Alzheimer's disease research is currently being tackled from many sides. Drug companies, the U.S. government, and the Alzheimer's Association are funding research to learn more about the disease and to find treatments that will reduce symptoms and prevent or cure the disease.
One of the most exciting areas of research involves looking at factors, including aging, family history and genetic causes, past severe head injury, and low education, that increase the risk of developing Alzheimer's disease. These factors can lead to theories about how they produce the abnormalities seen in the brains of people with Alzheimer's.
People with Alzheimer’s disease go through many changes, and sleep problems are often some of the most noticeable.
Most adults have changes in their sleep patterns as they age. But the problems are more severe and happen more often for people with Alzheimer’s.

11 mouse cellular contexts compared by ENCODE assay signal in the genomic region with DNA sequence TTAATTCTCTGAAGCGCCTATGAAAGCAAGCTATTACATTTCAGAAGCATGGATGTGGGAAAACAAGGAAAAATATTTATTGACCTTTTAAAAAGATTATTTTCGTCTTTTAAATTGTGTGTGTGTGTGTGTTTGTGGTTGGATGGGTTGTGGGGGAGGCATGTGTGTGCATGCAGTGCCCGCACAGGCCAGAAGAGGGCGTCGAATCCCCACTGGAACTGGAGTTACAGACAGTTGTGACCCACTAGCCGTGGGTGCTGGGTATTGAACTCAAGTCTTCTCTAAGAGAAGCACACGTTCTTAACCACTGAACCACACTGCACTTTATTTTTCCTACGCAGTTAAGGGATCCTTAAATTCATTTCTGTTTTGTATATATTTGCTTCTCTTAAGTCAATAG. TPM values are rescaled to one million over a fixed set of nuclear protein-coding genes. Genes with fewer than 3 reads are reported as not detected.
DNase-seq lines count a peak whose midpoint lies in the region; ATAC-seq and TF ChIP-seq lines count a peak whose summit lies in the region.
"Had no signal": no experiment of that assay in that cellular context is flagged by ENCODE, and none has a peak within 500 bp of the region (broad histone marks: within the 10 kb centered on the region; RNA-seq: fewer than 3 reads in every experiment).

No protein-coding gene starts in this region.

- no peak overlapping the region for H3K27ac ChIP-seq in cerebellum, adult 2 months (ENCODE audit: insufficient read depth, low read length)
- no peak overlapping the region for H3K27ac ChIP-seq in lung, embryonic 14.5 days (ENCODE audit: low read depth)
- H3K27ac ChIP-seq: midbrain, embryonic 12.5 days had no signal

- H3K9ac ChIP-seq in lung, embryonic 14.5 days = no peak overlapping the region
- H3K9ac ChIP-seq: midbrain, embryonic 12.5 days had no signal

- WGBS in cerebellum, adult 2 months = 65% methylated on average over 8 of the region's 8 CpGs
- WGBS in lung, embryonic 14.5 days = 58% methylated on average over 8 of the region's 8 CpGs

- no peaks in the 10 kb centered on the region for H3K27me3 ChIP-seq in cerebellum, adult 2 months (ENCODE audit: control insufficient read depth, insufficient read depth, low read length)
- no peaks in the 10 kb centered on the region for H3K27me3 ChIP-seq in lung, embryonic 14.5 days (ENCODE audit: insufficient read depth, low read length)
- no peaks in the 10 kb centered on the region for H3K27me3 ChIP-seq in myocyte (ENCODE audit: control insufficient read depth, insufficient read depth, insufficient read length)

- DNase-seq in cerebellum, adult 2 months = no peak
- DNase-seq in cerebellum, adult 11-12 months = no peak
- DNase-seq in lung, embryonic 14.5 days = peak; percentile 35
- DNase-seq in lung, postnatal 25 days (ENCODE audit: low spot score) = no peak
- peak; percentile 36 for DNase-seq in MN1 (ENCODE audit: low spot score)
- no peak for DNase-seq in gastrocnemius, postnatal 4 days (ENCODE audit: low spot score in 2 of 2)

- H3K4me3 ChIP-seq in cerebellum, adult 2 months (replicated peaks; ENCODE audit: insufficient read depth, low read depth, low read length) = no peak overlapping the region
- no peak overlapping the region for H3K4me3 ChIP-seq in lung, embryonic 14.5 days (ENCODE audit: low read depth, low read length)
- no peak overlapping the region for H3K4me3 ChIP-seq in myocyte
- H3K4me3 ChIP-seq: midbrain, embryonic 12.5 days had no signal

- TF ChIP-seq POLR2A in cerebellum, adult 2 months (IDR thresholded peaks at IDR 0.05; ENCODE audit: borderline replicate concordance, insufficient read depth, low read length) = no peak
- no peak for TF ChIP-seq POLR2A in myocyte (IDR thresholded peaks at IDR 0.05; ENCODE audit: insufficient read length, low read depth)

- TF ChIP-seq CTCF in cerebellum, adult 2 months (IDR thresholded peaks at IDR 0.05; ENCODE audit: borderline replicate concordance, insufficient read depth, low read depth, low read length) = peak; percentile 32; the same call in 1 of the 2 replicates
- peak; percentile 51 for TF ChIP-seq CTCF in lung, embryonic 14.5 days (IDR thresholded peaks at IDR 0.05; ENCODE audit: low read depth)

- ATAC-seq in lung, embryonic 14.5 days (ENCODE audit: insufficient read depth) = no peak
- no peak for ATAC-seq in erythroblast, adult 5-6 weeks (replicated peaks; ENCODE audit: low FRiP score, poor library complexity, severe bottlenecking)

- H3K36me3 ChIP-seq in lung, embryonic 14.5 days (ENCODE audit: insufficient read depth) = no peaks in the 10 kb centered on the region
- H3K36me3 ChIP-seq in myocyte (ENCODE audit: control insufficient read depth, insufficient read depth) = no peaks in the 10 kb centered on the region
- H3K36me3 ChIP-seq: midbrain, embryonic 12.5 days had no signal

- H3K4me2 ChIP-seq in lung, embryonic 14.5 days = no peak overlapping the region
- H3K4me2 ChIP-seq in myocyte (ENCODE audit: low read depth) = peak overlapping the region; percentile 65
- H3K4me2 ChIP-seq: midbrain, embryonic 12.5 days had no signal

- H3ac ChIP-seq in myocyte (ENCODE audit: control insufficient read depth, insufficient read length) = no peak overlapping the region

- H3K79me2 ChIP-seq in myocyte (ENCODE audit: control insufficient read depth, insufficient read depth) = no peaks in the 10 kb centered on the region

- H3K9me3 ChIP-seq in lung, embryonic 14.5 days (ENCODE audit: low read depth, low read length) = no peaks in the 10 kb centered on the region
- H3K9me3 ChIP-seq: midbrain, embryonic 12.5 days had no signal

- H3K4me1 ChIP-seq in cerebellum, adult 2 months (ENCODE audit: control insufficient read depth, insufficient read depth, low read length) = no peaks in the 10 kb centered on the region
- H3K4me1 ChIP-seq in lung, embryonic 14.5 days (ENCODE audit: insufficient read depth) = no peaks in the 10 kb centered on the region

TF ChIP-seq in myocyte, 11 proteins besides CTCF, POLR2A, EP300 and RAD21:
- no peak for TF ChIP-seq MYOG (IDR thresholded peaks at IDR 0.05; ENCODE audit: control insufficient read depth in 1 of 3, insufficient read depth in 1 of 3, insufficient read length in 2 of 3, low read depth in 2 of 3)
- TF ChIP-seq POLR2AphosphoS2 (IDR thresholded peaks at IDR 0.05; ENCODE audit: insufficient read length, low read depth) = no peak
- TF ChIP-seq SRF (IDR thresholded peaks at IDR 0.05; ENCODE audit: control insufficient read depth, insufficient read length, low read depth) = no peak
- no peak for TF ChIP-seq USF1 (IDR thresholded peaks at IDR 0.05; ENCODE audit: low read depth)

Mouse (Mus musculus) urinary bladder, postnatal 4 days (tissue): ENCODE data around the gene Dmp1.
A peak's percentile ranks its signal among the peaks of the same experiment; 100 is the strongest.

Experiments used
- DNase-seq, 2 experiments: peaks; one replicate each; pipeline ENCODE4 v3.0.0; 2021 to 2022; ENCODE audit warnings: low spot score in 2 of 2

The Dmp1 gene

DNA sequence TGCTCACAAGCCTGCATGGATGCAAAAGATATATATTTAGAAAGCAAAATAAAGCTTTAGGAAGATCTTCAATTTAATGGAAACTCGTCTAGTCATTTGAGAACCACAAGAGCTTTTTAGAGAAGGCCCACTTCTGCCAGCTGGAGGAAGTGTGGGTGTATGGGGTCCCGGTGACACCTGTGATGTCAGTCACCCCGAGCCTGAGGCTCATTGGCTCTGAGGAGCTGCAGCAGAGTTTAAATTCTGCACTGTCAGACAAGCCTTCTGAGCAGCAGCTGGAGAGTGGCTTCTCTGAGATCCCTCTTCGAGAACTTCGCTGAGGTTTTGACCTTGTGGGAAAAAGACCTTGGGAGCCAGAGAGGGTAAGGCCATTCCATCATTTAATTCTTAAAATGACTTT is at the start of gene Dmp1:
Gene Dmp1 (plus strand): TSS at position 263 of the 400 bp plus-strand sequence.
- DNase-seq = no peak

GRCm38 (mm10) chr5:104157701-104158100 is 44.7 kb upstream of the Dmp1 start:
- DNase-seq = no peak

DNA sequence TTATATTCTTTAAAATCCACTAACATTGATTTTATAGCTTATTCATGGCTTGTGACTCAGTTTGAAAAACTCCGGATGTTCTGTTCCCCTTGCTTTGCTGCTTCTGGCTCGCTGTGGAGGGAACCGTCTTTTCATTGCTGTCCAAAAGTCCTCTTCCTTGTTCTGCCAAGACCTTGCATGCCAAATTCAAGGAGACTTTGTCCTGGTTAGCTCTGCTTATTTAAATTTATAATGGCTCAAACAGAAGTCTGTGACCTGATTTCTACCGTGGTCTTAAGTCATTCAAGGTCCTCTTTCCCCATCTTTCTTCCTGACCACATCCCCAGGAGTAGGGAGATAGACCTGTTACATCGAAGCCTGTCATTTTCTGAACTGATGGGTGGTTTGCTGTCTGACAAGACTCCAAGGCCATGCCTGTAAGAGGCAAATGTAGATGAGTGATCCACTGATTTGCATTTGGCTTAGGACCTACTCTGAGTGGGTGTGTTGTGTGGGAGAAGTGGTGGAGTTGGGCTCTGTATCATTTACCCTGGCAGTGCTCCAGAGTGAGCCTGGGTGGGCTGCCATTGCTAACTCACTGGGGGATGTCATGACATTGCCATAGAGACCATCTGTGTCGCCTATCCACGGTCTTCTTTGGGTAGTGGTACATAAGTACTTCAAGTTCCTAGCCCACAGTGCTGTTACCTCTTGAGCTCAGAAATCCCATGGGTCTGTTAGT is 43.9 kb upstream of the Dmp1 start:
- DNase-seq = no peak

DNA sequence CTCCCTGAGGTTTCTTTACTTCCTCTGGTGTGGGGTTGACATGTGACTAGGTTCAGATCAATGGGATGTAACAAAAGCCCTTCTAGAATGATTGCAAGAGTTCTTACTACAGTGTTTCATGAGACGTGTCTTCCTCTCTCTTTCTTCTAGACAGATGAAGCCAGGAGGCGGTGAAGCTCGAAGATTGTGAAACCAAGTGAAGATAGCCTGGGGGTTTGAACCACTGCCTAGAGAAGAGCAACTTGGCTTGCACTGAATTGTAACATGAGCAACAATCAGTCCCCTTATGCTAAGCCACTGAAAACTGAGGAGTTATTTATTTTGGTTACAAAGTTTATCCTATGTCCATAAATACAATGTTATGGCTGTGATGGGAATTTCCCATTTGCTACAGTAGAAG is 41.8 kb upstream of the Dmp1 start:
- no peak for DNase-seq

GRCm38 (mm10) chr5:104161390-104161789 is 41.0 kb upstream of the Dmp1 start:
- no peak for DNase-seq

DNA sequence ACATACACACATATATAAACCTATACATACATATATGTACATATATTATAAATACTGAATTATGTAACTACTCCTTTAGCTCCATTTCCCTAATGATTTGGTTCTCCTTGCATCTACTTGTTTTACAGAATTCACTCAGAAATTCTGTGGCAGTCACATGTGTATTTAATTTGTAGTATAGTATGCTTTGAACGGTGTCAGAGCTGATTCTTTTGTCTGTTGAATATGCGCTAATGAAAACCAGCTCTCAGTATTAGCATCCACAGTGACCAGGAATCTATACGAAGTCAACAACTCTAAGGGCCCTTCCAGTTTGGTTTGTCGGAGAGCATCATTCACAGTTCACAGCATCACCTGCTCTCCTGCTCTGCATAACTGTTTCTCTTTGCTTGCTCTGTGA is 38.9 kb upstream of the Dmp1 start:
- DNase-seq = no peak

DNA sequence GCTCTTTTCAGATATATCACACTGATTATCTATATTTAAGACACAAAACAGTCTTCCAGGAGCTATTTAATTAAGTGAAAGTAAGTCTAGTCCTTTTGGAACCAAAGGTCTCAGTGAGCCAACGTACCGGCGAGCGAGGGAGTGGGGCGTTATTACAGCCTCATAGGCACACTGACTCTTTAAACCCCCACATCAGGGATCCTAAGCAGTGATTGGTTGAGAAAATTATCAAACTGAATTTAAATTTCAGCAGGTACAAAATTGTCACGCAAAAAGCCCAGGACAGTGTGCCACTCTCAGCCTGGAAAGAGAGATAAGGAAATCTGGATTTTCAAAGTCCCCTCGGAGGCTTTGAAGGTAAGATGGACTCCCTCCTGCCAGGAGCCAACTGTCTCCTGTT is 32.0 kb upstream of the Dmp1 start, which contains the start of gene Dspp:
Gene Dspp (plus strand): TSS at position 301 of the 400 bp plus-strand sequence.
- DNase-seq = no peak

You might notice that your loved one:
Sleeps a lot more than usual, including taking naps during the day. This is common for people in the early stages of the disease.
Has trouble falling asleep or wakes up a lot at night. When...
Similarly, looking at factors that reduce the risk of Alzheimer's, like the use of nonsteroidal anti-inflammatory drugs (NSAIDs), other genetic factors, antioxidant therapies, and high education or occupational demand, could aid our understanding of the disease.